Power

Does Polyamine Treatment Help Control Corrosion In HRSG Applications?

By Gregg Robinson, Trevor Dale, PhD, Craig Cannon & Daniel Harding

AMINES BOILERS COMBINED CYCLE CONDUCTIVITY CORROSION HRSG POWER STEAM

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Abstract

As a result of the work by power companies, organizations such as EPRI/VGB/IAPWS, and the research of certain water treatment companies, strides have been made in understanding and preventing the corrosion mechanisms that have historically plagued the power industry. Still, the ever changing landscape in which the power industry operates, governed by economics, and environmental factors, and the quest for greater efficiency, creates new challenges in maintaining steam system protection.

Cycling operation in traditional fossil and combined-cycle plants have made downtime protection and suppression of corrosion and corrosion product transport a critical factor in plants that once operated continuously. Moreover, many utilities continue to struggle to maintain system-wide protection under continuous operation, particularly when addressing two-phase corrosion in heat-recovery steam generator (HRSG) systems and both air- and water-cooled condensers.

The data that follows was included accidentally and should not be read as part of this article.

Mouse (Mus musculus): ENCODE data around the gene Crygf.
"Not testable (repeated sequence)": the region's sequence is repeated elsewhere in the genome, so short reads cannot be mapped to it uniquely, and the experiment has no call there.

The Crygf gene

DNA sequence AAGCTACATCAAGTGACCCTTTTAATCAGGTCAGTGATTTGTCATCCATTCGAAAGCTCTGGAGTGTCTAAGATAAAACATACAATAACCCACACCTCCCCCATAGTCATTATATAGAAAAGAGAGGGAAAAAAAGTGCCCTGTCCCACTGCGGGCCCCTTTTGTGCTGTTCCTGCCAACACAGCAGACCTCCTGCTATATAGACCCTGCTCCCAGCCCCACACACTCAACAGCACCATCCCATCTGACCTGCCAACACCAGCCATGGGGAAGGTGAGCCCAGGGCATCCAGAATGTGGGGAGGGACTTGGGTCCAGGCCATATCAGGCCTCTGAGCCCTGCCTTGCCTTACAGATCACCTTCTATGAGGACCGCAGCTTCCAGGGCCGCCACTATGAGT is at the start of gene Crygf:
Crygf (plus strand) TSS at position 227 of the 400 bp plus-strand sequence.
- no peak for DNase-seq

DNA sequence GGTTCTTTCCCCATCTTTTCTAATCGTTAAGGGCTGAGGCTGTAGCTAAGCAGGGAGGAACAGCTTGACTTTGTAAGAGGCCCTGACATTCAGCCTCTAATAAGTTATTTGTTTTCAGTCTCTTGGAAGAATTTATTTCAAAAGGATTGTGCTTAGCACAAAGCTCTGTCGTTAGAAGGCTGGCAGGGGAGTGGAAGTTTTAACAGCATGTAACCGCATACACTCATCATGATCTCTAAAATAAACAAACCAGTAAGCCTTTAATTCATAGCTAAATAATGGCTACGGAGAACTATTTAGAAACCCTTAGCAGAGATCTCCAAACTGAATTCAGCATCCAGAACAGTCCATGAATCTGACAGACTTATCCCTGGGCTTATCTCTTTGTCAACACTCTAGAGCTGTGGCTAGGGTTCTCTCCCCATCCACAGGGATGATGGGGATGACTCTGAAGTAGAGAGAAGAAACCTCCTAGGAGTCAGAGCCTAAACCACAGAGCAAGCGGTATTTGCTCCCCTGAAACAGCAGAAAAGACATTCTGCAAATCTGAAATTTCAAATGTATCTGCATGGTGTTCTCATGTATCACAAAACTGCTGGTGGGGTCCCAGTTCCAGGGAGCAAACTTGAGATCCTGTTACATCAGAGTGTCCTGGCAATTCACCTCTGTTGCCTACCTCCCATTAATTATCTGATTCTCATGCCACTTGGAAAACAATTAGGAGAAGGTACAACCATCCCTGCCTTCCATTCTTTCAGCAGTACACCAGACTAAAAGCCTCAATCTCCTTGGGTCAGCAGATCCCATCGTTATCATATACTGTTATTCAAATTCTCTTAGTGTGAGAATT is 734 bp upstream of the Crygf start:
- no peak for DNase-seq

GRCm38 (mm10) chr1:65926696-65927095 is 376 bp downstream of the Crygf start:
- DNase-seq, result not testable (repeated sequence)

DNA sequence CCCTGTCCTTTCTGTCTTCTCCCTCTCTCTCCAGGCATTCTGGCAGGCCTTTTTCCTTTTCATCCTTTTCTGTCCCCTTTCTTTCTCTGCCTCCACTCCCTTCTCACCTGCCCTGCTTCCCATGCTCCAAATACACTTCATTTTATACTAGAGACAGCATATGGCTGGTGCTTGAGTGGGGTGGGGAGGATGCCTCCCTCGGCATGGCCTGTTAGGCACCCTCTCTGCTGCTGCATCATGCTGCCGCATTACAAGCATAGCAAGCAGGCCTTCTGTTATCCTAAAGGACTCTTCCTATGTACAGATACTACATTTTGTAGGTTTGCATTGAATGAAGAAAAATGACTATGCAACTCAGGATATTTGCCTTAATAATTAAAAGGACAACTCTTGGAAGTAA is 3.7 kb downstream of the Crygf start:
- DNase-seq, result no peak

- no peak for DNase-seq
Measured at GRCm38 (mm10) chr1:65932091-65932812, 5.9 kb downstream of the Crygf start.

Modern film-forming amines, or polyamines, are seeing increasing use as corrosion inhibitors in both industrial and utility steam generating systems. This article will focus on the application of the volatile film-forming technology and present data about operations in a cycling combined-cycle power plant located in the United States.

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